Back in the very first GTM series, we set out a few how-to guides – practical advice on sales & customers to support the Seed to Series A Entrepreneur. Now we want to dig into a few histories, or rather a few stories…you know…the one where someone looks back at what has happened, explains their lessons learnt and optimistically looks to the future knowing a better path.
Or rather sort of.
Let’s begin the story with the simple Seed to Series A – a series of unfortunate (sales) events.
You’ve got baggage
You’ve been there, seen it, done it and felt the pain. With your industry experience, market knowledge and laser insight you might as well BE the customer.
Except you’re not.
You’ve come at the problem with a whole bunch of assumptions which might be right – but very well might not. It’s called assumptive bias and it can blind you to the actual needs of the actual customer.
By believing what you see through your rose-tinted glasses, your view doesn’t match the reality of your customer base. The problem you are solving might not be one they actually have. The value you have put on a particular pain point might be dwarfed by something far more pressing.
The key failing here is not to stop and challenge your own preconceived ideas. You need to test your hunches and instinctive biases against the types and personas of the customers you are targeting.
By identifying what are truly their biggest challenges and pain points you can shape your product accordingly and narrow your focus on the highest value customers.
Spotlight, but no illumination
There are many parts to the sales process and getting them all working like a well-oiled machine is a challenge. Pricing, transactions, demand marketing – if you can see an aspect that is problematic it seems sensible to focus your energies on fixing and optimising it. The easy mistake to make here is to over-focus on that one spot and fail to see it as part of the wider, integrated whole. All the components in the sales process are related, with each having a bearing on the others.
Focus instead on the particular pain point you are trying to solve for your customer. You need to evolve your product to address that problem and doing so informs your sales process – not the other way round. I see companies placing too much emphasis on process or a particular part of it, using tools such as Excel, SFDC and Pipedrive as their saviour. The tool is not the answer, a holistic approach is.
Holding out for a hero
When it’s clearly so easy to get the emphasis and focus of your sales efforts wrong, it makes sense to bring in a guru who wouldn’t make such mistakes. Someone who’s been a CEO or a head of sales at firms she’s built up and successfully sold. Hiring a sales expert with a glittering track record seems like a no-brainer, right? It means you and your co-founders can get back to the important work of developing your product, confident in the knowledge that sales will soon be going stratospheric.
Except your new sales hotshot doesn’t have that same early-stage fire you have – the passion that has already engaged your first customers or development partners. They want to implement whatever drove those explosive sales that are probably still a little way off for your company. They’ll call up their network and try and sell what they think your product should be, and will very likely lean on your engineers to bend it into that more familiar shape.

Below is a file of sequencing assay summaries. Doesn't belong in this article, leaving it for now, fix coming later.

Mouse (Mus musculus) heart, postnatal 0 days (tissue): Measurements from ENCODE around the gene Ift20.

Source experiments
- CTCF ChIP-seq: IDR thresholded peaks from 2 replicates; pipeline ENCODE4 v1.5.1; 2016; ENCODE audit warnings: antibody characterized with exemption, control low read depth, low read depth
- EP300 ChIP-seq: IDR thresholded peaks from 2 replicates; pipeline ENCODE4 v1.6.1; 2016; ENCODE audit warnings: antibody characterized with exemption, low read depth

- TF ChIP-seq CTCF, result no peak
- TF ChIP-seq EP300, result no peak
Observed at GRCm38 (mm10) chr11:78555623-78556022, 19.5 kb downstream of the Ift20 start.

Failure is going to leave a bad taste for you and your dejected sales guru, with time and money down the drain. The truth is, founders remain the best sellers of their products at the very early stage of a business. While a product is being shaped and crafted through working closely with customers
Can’t let it go
A mistake that’s just as easy to make as handing off sales when your company is not quite ready is not handing off sales soon enough. Confusing? Well, striking this balance is tricky but important at such a crucial moment in the development of your business.
Founder-led sales are enormously important and the best way of setting out with your customer at the heart of your organisation. There will come a point, though, where the time is right for hiring to allow the founders to focus on execution.
Straightening it all out
Perhaps the final potential mistake to avoid is to take these as singular pitfalls to look out for and address. In actual fact, these common problems are very often interlinked and can have a cascading impact that ends up in a tangled mess that’s hard to unravel. The result can be a lack of traction that you can’t understand because there is no one thing that is obviously wrong.
The stage your business is at, the level of customer development you have reached and the resources you have will all be factors affecting how you navigate past these common mistakes.
The best approach is to focus on the customer group with the most significant pain point and make them the focus of your efforts.
From mistakes to lessons to sales that can scale
So, hopefully this post has highlighted the common problems that trip up founders when it comes to developing the sales function in their companies during the 18-month journey from Seed to a Series A funding round.
Over the next few posts we will take a look back into history to see what we can learn from the evolution of sales in the IT and software space. The days of flogging stuff to unwitting customers – regardless of whether it’s stuff they actually want or need – are thankfully long gone. So we’ll explore how putting the customer at the heart of organisation isn’t just the latest sales fad but the only way to really gain traction and how that works as you begin to scale